By Carlisle Shelson

In case you missed it, Donald Trump is now our president. Don’t hold your breath—the United States has entered into a new status quo. The Trump administration has already started to veer toward illiberal policymaking, pushing for total censorship of our scientific agencies, a ban on all refugees and immigrants from Middle Eastern countries in which the president does not have business interests, and a push to dismantle all progressive institutions that have been established in the twentieth century. Worst of all, Trump and his administration have ushered in a new age of “alternative facts,” where the White House is the emblem of truth and the “mainstream media” are lying to the people to advance an agenda.

It seems to this observer that Trump et al. have avidly read dystopian novels and like the politically repressed settings. The worlds within dystopian novels feature totalitarianism, fascism, censorship, a suppression of individualism, a push for homogeneity, and a nightmarish penchant for isolated nationalism. And it’s pretty obvious to the literate of America—Amazon recently had a run on copies of George Orwell’s 1984, Sinclair Lewis’s It Can’t Happen Here, Aldous Huxley’s Brave New World, and Hannah Arendt’s The Origins of Totalitarianism.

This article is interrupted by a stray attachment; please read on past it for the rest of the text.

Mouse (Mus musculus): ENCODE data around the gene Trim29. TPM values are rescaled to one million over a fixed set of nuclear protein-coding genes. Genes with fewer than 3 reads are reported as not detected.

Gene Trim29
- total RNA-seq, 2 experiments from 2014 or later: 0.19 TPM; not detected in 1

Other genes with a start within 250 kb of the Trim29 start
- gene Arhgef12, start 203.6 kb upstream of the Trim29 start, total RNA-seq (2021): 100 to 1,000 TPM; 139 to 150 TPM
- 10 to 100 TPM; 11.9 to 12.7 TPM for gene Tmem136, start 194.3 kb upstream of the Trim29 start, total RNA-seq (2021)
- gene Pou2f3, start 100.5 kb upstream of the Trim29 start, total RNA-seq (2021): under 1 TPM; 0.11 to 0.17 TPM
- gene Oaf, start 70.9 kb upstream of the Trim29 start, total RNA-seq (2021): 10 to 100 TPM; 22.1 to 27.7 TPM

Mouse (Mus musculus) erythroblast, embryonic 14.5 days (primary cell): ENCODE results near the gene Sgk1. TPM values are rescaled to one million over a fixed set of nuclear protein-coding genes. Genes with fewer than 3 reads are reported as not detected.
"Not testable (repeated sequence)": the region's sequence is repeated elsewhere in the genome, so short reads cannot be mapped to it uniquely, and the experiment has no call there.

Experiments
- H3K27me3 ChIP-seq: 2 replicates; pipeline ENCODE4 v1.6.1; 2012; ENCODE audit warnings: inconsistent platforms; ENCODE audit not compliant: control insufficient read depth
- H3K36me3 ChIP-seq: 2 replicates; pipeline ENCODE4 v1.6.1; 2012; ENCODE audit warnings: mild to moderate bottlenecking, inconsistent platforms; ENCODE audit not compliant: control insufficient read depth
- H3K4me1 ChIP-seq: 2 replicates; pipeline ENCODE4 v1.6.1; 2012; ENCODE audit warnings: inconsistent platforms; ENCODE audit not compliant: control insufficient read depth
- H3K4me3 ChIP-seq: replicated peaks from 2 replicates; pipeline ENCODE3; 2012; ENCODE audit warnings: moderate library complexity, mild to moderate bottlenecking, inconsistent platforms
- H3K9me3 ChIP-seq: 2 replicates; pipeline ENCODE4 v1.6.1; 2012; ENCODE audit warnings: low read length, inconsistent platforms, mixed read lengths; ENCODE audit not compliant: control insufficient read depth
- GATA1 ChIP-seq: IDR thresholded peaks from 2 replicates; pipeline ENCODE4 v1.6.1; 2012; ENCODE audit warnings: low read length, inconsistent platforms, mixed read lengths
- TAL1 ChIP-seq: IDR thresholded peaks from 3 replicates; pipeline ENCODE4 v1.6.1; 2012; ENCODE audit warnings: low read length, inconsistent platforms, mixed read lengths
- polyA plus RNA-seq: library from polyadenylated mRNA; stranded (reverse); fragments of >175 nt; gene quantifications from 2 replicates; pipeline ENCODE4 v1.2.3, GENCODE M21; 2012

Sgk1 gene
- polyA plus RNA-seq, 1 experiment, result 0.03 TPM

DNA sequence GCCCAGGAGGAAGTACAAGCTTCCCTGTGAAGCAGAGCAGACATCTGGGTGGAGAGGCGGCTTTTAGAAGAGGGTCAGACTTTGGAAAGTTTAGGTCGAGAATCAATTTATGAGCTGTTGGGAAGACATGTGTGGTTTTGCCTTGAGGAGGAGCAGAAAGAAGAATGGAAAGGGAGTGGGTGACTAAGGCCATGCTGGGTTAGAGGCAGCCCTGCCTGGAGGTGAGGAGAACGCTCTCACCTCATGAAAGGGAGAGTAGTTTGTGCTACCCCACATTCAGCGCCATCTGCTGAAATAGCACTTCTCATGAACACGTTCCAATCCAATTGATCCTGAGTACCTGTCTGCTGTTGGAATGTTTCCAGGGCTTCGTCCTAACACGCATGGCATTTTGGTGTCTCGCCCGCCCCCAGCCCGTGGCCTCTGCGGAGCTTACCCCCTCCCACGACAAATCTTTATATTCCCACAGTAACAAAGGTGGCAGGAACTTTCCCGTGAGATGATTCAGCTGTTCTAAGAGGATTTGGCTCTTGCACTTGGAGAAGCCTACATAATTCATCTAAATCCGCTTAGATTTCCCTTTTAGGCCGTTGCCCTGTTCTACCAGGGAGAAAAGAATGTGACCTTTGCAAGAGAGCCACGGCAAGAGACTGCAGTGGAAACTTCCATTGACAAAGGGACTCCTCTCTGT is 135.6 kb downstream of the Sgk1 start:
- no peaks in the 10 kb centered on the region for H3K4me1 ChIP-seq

It’s a safe bet that at least one of these books appeared on your high school English syllabi, and like all high school English students, you skimmed your required reading to get back to Harry Potter.

However, these novels invoke a chilly post-apocalyptic world, where power is highly centralized and designed to maintain total loyalty and absolute control. Truth is relative; individuality is non-existent. The rise in popularity of these novels concurrent with the stream of executive orders (of questionable legality) is not coincidental: it’s a statement, a call-to-arms to be attentive and alert.

This is your survival syllabus. Reading is resistance.

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